EU court rules companies must give workers paid annual leave


The highest court of the European Union ruled on Wednesday that employers must grant employees paid annual leave in a case that could have an impact on workers in the "gig" economy.

The case involved a seller of The Sash Window Workshop Ltd., in Great Britain, employed from 1999 to 2012 under an independent work contract on commission only with unpaid annual leave.

The seller sued the company for the payment of leave, taken and unpaid as well as for days not taken.

A British court declared that he was a "worker" under EU law, but British judges asked the European Court of Justice if society was obliged to pay him for the leave that he had not really taken.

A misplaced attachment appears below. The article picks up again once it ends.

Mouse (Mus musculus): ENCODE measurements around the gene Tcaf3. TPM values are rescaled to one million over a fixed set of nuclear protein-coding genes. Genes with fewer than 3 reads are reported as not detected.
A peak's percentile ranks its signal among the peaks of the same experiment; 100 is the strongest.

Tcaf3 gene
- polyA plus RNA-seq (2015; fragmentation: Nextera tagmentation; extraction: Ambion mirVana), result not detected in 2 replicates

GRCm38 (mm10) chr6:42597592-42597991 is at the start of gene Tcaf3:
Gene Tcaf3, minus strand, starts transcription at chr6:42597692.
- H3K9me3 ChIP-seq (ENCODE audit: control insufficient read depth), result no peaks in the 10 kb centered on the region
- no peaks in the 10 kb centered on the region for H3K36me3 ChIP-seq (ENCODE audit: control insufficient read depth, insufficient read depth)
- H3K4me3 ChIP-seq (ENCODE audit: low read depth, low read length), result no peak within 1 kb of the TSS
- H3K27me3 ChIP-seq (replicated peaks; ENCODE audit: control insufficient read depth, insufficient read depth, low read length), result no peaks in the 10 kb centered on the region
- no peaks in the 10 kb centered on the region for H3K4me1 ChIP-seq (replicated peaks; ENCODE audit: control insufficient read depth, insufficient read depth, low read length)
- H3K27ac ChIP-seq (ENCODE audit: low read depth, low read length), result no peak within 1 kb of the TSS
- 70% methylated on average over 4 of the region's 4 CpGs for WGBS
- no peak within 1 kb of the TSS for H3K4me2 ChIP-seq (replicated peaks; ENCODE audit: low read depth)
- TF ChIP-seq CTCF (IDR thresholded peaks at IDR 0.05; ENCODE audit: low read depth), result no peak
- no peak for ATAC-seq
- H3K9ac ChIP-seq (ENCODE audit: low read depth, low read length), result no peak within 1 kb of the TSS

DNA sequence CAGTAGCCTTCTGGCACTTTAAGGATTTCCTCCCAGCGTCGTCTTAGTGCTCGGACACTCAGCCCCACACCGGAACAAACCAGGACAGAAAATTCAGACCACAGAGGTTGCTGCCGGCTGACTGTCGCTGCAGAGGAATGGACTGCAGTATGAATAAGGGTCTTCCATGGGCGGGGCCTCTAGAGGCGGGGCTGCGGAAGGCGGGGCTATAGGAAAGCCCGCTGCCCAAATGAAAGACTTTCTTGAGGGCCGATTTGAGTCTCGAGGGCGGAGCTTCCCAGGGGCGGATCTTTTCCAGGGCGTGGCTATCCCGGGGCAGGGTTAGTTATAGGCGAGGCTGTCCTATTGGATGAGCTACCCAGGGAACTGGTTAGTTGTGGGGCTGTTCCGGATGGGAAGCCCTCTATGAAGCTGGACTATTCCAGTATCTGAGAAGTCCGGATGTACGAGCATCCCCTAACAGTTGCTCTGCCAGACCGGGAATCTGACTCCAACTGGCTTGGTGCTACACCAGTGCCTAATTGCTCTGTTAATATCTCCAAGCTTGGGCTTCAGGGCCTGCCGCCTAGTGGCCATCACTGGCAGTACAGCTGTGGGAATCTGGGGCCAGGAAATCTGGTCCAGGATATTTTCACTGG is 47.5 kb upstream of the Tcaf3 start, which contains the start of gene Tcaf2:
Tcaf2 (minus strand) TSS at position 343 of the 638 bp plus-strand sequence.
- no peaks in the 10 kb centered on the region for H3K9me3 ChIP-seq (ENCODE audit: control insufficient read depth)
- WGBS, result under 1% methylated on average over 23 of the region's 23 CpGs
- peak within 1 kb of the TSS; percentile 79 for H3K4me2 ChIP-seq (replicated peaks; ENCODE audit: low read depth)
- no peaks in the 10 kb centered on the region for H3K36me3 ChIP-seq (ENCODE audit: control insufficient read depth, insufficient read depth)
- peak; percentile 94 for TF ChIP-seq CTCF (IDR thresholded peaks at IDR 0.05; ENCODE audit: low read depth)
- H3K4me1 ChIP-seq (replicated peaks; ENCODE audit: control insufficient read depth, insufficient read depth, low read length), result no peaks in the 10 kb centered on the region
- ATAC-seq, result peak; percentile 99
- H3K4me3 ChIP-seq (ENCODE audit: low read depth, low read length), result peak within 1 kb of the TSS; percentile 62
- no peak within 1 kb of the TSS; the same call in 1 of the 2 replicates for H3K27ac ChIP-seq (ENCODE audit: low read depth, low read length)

The EU court said it was fundamental that workers could rest and that such a right would not be guaranteed if the seller was forced to take a leave without pay before to be able to bring an action in claim.

Companies could limit the accumulation of paid vacations, workers losing their right to leave if they did not take vacations within a given time. However, a business should not be enriched by removing the right of a worker to paid leave.



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